Breaking Down Bayesian

Science is the river of life.
And as each droplet of knowledge is added to the flow, it advances slightly, modifying what was previously known.

The 1740’s saw Thomas Bayes, an English reverend, conduct a thought experiment that would impress any modern day psychic. With no more than an assistant, two balls and a table, designed so that a ball thrown at random had an equal chance of landing anywhere on the table, Bayes was to predict where the ball had been thrown without even looking.

Thomas Bayes

Brushing all spirits aside, he began to formulate a theorem which would go on to become paramount in genetic risk assessment and association studies. Bayes relied on gaining new information so that he could narrow down the area in which the ball was likely to be, this was done using a second ball and being told whether it had landed to the left or the right of the original ball. Throw after throw saw the area become smaller and smaller, leading Bayes to discover that: Initial Belief + New Data -> Improved Belief

Nevertheless, the element of guess work did not sit well with our eighteenth century academics, resulting in Bayes never publishing his work. It wasn’t until after his death that Richard Price providentially stumbled upon the discovery whilst going through his friends notes. Price re-edited and shared the findings in ‘the Essay towards Solving a Problem in the Doctrine of Chances’.

With the world bearing a number of exceptional minds, it seems almost inevitable that a theory will be independently rediscovered and Bayesian’s statistical methods are no exception. In 1774, an outstanding mathematician by the name of Pierre Simon Laplace published the mechanism, before awareness of Bayes work. It was only a matter of time before Laplace was enlightened with the initial discovery; this only encouraged him further to develop the theorem, using a huge database – birth records.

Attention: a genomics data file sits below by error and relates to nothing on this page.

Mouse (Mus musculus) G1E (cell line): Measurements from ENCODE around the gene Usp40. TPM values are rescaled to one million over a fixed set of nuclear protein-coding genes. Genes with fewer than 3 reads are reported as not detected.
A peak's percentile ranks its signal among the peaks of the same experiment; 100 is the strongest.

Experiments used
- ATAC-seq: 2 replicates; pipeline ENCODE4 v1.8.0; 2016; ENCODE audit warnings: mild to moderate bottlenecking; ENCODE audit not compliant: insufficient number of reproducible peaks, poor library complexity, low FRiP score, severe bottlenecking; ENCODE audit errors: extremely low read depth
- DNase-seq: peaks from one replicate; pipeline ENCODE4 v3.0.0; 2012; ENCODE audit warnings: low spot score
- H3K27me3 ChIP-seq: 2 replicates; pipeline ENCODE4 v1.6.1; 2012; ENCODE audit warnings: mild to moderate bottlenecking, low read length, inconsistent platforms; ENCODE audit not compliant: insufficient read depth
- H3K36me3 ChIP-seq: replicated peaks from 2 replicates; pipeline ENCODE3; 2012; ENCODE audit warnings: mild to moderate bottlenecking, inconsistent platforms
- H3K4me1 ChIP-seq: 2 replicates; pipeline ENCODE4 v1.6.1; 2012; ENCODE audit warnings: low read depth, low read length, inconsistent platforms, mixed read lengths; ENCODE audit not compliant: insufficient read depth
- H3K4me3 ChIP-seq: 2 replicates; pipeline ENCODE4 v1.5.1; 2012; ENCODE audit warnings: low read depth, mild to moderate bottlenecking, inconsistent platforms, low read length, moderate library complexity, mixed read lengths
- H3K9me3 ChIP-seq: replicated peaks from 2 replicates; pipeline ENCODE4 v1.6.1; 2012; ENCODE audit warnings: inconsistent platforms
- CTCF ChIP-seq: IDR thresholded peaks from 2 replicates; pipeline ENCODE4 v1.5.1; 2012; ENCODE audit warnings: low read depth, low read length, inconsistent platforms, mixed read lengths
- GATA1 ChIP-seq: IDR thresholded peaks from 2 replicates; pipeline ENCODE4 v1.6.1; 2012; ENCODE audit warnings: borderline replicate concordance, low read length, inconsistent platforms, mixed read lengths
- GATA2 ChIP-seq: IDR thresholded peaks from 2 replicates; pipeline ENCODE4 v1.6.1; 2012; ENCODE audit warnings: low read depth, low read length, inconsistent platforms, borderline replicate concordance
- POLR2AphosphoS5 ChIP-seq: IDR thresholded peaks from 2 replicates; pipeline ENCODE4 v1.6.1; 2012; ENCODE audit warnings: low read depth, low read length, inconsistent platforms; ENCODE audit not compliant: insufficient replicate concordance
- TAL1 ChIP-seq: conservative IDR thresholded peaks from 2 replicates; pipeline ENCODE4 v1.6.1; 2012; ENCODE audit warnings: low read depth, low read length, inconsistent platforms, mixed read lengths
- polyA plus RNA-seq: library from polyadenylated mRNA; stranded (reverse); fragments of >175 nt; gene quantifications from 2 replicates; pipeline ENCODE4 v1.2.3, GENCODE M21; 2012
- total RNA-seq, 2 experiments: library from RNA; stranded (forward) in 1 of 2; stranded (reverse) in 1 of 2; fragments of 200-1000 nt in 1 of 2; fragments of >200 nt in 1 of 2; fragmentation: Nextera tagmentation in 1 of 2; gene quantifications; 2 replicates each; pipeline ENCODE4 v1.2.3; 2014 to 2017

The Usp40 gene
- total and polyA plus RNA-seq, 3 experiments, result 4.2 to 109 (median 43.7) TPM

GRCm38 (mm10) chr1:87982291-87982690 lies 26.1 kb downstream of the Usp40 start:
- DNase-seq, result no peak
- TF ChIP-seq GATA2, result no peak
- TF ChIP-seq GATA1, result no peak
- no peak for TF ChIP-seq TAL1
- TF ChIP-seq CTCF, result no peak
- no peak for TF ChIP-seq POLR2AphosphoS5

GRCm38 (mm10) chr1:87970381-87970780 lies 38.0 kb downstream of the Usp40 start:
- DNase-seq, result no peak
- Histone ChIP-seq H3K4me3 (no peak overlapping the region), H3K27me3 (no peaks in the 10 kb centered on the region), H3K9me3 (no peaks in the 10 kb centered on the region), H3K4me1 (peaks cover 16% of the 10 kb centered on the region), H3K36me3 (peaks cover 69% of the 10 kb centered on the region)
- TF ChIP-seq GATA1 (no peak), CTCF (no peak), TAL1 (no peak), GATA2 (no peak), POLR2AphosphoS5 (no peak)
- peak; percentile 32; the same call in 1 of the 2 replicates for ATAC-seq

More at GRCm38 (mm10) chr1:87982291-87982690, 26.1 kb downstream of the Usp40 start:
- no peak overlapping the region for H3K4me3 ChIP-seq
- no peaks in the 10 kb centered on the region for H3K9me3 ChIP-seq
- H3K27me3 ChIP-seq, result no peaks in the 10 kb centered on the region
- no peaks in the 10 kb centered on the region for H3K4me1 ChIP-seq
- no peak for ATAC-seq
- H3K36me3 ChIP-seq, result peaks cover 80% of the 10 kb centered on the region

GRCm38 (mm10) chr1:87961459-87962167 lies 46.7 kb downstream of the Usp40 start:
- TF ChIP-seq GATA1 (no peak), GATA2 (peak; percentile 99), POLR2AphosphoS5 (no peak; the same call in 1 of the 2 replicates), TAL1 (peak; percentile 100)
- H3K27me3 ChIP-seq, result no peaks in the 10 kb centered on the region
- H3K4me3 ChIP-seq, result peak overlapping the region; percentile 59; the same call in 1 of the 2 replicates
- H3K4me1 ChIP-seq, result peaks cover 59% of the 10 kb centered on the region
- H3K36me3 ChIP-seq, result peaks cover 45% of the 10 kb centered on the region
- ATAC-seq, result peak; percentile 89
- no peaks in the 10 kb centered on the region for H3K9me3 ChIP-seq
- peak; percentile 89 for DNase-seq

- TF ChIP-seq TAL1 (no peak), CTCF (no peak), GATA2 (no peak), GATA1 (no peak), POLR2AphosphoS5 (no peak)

Laplace noted that slightly less males than females were being born and having set out a system of inductive reasoning based on probability, he found this to be a recurring trend whilst analysing records from Paris, Naples, St. Petersbury, London, rural France, Egypterica. He went on to state that the trend was ‘a general law for the human race’ and made the Bayes theorem into the mathematical equation that we are familiar with today:

P(C|E) = P(E|C) Pprior(C)
ƩP(E|C`) Pprior(C`)

Calculating the probability of a particular hypothesis, such as the chances of giving birth to a child who is either a carrier or affected by a certain genetic disorder uses Bayes humble equation, as additional information about the pedigree or genetic testing have been shown to vastly improve the results of genetic risk assessment. Single–SNP tests in genome wide association studies demonstrate Bayesian methods advantageous nature when it comes to assessment of association between genetic variant or other phenotypes.

Centuries have passed since Bayes first etched down the roots of probability, a once laughed at belief stands today as a solid concept, guiding us towards more informed future.

Image reproduced from en.wikipedia.org

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About Sumaya Anwar

Sumaya Anwar is a student of biological sciences at UCL, with a special interest in genetics. Having previous experience as a broadcast journalist, producer and researcher, she now actively works as a presenter and writer. An outgoing, sociable person, she is always interested in finding out others opinions in the pursuit of seeing an issue from every angle. This is reflected in her writing, with a versatile style that would suit a multitude of different topics. Holding a strong belief that a combination of ambition and hard work make anything possible, Sumaya perseveres to make science assessable as well as understandable to everyone.
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